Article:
Held on 21 April at Lempertz in Berlin, the Prussian Auction was a great success, and with a result of 1.3 million euro, had a results quota of over 100%. Traditionally opening the spring season, Prussian valuables including porcelain, silver, Berlin cast iron and paintings were offered for sale.
The intense bidding war started already at the beginning of the auction in the packed sales room, pushing a rare plate for the Order of the Black Eagle from 1,000 – 1,500 euro up to 8,700 euro; the faience dinner service was commissioned in 1701 by King Frederick I from the Delft “De Grieksche A” manufacturer on the occasion of his coronation (lot 6). Further rare Königlichen Porzellan Manufaktur (KPM) objects from the same year also reached good results. An important krater-form vase with a panorama of Unter den Linden topped 74,400 euro (lot 245, estimate 60,000 – 80,000 euro), whilst a further important krater-form vase with a view of ‘Die Linden-Promenade in Berlin’ rose up to 47,100 euro (lot 234, estimate 35,000 – 45,000 euro). A rare eagle-handled vase with views of Berlin and Potsdam (lot 236, estimate 30,000 – 50,000 euro) sold for 37,200 euro, and a pair of scroll-handled vases in the Attic style went for 27,300 euro (lot 282, estimate 20,000 – 30,000 euro). A plate with a ‘view of the Zelte near Berlin’ doubled its estimate to sell for 22,300 (lot 193, estimate 10,000 – 12,000 euro), and a further plate depicting the Jasper room in the Neuen Kammern at Sanssouci initiated an intense bidding war between the room, online and telephone bidders which left the estimate of 1,200 – 1,500 euro far behind to sell for 8,100 (lot 207).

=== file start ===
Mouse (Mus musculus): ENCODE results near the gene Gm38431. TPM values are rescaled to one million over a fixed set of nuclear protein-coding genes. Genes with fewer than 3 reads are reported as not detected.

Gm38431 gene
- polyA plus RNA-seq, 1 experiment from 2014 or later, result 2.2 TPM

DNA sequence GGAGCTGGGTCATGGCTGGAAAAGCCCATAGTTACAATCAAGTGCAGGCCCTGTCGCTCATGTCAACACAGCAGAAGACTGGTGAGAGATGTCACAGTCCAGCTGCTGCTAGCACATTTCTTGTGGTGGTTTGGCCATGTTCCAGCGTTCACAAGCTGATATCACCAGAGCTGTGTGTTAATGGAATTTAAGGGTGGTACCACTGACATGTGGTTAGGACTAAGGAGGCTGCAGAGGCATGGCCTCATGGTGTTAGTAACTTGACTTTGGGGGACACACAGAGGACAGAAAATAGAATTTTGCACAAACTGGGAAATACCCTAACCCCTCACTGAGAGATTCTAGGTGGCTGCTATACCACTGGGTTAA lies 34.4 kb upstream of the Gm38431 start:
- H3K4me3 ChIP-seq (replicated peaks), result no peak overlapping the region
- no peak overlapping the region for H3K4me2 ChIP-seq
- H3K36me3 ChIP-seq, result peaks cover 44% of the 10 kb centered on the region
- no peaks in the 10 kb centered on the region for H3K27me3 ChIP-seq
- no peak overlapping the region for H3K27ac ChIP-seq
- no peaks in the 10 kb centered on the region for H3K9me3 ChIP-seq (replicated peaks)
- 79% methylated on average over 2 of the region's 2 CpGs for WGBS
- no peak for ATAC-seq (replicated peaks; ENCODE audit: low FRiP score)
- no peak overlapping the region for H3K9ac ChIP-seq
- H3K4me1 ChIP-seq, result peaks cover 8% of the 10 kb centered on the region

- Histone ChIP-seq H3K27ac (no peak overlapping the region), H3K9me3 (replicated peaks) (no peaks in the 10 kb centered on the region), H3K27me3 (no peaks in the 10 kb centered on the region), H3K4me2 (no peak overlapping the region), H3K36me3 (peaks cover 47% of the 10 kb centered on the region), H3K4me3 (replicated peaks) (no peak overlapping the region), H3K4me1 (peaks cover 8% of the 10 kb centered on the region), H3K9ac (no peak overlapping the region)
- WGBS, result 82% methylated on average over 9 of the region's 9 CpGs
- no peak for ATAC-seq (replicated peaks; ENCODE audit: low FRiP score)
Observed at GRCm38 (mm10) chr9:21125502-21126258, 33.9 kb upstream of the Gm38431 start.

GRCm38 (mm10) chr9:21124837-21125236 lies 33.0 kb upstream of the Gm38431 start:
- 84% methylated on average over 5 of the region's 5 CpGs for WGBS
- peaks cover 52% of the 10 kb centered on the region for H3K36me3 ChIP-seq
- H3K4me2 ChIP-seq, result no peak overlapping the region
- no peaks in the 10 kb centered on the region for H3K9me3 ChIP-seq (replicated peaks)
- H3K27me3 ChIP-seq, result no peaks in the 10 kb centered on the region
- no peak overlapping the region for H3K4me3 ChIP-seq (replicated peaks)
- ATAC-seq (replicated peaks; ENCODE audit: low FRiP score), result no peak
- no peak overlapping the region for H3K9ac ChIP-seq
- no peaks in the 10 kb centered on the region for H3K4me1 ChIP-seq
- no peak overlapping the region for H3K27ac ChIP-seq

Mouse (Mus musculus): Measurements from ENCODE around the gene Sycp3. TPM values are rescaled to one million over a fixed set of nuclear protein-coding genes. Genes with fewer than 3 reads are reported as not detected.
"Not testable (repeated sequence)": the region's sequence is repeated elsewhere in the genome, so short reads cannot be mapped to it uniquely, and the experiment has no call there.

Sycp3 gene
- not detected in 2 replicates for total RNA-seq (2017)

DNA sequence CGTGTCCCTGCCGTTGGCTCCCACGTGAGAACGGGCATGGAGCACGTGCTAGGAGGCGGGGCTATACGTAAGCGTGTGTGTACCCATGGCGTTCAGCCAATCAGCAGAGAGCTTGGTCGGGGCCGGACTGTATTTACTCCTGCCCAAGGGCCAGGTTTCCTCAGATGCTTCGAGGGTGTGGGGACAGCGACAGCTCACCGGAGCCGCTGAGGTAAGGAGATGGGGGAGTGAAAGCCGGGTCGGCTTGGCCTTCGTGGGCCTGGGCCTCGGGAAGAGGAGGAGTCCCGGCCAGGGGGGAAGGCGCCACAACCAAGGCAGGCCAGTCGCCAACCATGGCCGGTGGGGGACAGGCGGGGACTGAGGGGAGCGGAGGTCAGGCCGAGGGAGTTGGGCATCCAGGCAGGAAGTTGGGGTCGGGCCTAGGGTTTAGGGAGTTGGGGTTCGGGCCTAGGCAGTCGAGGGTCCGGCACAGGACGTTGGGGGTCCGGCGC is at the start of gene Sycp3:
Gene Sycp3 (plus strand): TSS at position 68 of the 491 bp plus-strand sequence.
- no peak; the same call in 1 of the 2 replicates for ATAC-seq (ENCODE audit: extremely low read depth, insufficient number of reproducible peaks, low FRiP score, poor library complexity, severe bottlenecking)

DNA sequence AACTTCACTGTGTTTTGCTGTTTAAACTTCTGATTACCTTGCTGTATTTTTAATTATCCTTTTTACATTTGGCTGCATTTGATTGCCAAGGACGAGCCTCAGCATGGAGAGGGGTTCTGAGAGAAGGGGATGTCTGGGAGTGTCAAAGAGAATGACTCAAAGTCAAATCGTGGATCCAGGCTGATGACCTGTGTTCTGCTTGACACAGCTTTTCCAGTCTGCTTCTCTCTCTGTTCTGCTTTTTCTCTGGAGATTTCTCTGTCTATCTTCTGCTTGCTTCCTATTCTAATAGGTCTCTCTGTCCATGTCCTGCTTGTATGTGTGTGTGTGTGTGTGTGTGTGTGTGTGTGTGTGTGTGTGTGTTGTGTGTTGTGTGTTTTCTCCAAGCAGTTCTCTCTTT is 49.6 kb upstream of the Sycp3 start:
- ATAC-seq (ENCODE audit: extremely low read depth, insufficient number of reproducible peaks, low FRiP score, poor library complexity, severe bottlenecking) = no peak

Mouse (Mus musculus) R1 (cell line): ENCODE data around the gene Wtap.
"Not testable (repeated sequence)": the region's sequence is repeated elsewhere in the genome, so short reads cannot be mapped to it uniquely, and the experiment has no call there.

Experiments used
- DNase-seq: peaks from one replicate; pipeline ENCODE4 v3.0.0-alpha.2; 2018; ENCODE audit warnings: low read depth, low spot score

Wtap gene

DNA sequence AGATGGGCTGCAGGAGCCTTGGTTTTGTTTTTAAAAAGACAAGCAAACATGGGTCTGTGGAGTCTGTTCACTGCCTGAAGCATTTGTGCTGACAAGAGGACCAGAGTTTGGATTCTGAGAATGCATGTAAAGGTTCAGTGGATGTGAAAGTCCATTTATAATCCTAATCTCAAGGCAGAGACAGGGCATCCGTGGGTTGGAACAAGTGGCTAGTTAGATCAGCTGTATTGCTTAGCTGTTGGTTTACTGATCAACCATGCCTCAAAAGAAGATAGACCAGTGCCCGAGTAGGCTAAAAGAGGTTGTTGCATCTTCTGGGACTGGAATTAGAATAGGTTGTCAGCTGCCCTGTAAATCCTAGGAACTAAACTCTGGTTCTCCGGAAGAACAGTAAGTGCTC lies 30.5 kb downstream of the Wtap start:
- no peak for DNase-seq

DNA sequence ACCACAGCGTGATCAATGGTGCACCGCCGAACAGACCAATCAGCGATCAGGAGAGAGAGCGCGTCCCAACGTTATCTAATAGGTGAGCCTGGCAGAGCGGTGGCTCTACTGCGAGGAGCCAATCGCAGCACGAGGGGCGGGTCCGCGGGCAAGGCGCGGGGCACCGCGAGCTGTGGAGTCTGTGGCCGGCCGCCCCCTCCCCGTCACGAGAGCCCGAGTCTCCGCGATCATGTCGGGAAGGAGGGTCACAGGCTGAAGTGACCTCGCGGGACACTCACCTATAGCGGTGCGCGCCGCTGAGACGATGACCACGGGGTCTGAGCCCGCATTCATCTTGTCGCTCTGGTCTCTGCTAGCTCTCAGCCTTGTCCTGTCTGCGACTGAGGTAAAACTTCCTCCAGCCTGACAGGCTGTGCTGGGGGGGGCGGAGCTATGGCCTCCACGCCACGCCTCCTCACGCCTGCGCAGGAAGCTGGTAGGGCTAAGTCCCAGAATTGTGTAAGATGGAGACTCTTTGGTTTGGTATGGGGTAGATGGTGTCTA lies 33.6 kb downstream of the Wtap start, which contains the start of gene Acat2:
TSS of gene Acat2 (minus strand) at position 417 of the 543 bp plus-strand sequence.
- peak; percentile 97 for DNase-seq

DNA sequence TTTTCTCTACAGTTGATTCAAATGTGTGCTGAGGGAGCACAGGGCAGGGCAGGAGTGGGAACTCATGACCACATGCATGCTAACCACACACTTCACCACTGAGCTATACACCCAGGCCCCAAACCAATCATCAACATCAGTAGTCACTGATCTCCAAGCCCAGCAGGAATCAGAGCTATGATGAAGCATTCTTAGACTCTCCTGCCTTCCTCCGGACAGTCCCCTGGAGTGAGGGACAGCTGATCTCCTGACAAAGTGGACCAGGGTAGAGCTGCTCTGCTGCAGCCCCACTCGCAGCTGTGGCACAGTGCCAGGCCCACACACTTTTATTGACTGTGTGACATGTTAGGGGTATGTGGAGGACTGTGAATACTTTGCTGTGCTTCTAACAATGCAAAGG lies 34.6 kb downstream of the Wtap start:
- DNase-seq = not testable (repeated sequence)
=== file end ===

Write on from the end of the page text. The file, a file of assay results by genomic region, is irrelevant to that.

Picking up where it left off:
An impressive Portrait of Crown Prince Frederick William III of Prussia, attributed to Johann Heinrich Schröder saw a considerable price rise. Already sold twice in the last 100 years at Lempertz, the pastel work reached a record result of 86,800 euro (lot 164, estimate 15,000 – 20,000 euro). Referenced in Theodor Fontane’s ‘Wanderungen durch die Mark Brandenburg’, a Portrait of King Frederick II of Prussia by the court painter Charles Amédée van Loo reached 99,200 euro (lot 31, estimate 80,000 – 100,00 euro), whilst Lesende mit roter Jacke (Bildnis Ursula Waetzoldt), painted in 1925 by the German painter Oskar Moll, escalated to 27,300 euro (lot 347, estimate 14,000 – 16,000 euro).
The silver offering was led by a pair of candlesticks from the dinner service of Frederick the Great by the court silversmith Christian Lieberkühn from 1746/1747 and rose to 47,100 (lot 29, estimate 40,000 – 60,000 euro). A pair of Rococo candelabra by the Copenhagen goldsmith Andreas Jacob Rudolph from 1755 originally served as an addition to the Augsburg dinner silver at the court of the Danish King Frederick V, and later came into possession of the royal house of Hannover through marriage. They pushed passed their estimate of 15,000 – 18,000 euro and achieved a result of 34,700 euro (lot 43). A pair of platters made for the Counts of Schwerin in 1800 went three times over their estimate to sell for 6,800 euro (lot 144, estimate 2,000 – 3,000 euro).
Berlin cast iron was also in demand this year providing a good result of 4,100 euro for a pair of plates with seasonal allegories, four times the estimate of 800 – 1,000 euro (lot 272). Produced on the occasion of the train line connection between Berlin and Hamburg, a New Year’s plaque from 1848 sold for 2,100 euro (lot 279, estimate 800 – 900 euro), whilst a Prussian collier made in 1825 went for 5,200 euro (lot 200, estimate 1,800 – 2,300 euro).
Other noteworthy results include a 3 x 3.5-meter Berlin Chinoiserie tapestry from the beginning of the 18th century which changed hands for 27,300 euro (lot 12, 22,000 – 25,000 euro) and a rare and important salon chair after a model by Karl Friedrich Schinkel made in 1828/1830 which was sold to an online bidder for 24,800 euro (lot 239, estimate 20,000 – 22,000 euro).